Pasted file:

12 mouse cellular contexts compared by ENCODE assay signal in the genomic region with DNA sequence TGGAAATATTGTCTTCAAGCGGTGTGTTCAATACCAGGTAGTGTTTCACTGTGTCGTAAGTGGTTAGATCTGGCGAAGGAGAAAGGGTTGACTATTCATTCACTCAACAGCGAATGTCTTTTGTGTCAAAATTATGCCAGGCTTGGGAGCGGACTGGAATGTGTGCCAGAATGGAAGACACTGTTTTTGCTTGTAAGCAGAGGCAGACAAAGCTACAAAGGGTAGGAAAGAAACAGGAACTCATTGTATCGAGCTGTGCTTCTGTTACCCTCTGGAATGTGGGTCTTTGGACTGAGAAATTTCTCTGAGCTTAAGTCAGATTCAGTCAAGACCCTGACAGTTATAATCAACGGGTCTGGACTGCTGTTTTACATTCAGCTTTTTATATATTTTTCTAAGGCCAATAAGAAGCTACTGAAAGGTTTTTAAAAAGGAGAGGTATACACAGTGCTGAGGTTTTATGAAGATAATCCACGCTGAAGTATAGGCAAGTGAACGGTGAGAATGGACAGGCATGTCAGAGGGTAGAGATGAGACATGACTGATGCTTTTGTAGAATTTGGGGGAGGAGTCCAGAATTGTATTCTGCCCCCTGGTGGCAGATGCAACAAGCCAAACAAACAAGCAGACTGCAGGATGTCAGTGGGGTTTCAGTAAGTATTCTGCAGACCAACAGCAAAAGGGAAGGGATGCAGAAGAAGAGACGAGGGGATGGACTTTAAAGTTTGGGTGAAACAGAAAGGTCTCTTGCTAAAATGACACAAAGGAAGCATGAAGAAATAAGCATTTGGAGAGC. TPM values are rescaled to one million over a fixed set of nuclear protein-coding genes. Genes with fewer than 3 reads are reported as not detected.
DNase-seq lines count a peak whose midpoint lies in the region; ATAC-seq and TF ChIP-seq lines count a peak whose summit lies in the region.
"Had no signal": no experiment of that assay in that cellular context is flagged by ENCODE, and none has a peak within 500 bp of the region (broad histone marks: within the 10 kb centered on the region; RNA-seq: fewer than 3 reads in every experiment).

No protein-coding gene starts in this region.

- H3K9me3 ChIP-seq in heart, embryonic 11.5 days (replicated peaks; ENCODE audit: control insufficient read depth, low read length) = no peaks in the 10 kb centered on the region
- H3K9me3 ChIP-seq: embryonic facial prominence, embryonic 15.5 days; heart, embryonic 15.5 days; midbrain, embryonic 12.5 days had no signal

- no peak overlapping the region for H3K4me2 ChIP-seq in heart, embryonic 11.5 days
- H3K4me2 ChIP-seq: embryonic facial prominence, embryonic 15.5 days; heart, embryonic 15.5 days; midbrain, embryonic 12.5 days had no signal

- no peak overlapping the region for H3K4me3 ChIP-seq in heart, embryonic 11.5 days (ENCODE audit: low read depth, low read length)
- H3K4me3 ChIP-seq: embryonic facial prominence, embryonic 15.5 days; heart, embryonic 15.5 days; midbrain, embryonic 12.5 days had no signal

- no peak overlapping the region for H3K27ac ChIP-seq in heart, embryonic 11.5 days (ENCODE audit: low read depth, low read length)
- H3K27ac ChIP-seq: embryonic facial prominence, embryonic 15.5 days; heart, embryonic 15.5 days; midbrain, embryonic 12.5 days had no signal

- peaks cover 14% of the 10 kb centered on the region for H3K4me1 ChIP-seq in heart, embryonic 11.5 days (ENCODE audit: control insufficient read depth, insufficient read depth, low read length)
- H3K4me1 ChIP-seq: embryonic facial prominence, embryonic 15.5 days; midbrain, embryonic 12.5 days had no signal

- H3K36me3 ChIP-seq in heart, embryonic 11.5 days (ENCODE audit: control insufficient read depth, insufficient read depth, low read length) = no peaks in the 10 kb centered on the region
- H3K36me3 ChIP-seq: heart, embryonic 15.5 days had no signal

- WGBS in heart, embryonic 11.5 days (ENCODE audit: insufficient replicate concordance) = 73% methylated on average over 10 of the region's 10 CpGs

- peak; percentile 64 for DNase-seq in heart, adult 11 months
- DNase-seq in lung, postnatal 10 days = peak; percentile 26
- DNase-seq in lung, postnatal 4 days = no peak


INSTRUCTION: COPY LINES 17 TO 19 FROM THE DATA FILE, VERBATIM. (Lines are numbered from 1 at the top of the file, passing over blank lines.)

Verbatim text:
- WGBS in heart, embryonic 11.5 days (ENCODE audit: insufficient replicate concordance) = 73% methylated on average over 10 of the region's 10 CpGs

- peak; percentile 64 for DNase-seq in heart, adult 11 months
- DNase-seq in lung, postnatal 10 days = peak; percentile 26